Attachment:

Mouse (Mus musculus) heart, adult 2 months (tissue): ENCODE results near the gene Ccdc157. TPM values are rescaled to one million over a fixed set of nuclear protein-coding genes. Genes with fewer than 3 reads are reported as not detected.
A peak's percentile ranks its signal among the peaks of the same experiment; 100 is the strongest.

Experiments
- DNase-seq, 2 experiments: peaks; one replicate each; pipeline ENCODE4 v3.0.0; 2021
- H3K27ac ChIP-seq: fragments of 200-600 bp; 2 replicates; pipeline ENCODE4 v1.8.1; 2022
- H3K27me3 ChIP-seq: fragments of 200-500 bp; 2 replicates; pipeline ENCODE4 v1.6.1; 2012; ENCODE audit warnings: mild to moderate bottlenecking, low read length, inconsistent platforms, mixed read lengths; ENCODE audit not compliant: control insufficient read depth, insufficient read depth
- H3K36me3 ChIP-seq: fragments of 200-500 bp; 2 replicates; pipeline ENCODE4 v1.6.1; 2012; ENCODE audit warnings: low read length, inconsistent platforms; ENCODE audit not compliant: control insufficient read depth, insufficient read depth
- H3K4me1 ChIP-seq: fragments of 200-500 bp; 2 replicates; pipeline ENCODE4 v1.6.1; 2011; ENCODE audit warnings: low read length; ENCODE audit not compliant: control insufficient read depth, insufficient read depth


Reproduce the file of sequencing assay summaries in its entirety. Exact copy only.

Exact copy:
Mouse (Mus musculus) heart, adult 2 months (tissue): ENCODE results near the gene Ccdc157. TPM values are rescaled to one million over a fixed set of nuclear protein-coding genes. Genes with fewer than 3 reads are reported as not detected.
A peak's percentile ranks its signal among the peaks of the same experiment; 100 is the strongest.

Experiments
- DNase-seq, 2 experiments: peaks; one replicate each; pipeline ENCODE4 v3.0.0; 2021
- H3K27ac ChIP-seq: fragments of 200-600 bp; 2 replicates; pipeline ENCODE4 v1.8.1; 2022
- H3K27me3 ChIP-seq: fragments of 200-500 bp; 2 replicates; pipeline ENCODE4 v1.6.1; 2012; ENCODE audit warnings: mild to moderate bottlenecking, low read length, inconsistent platforms, mixed read lengths; ENCODE audit not compliant: control insufficient read depth, insufficient read depth
- H3K36me3 ChIP-seq: fragments of 200-500 bp; 2 replicates; pipeline ENCODE4 v1.6.1; 2012; ENCODE audit warnings: low read length, inconsistent platforms; ENCODE audit not compliant: control insufficient read depth, insufficient read depth
- H3K4me1 ChIP-seq: fragments of 200-500 bp; 2 replicates; pipeline ENCODE4 v1.6.1; 2011; ENCODE audit warnings: low read length; ENCODE audit not compliant: control insufficient read depth, insufficient read depth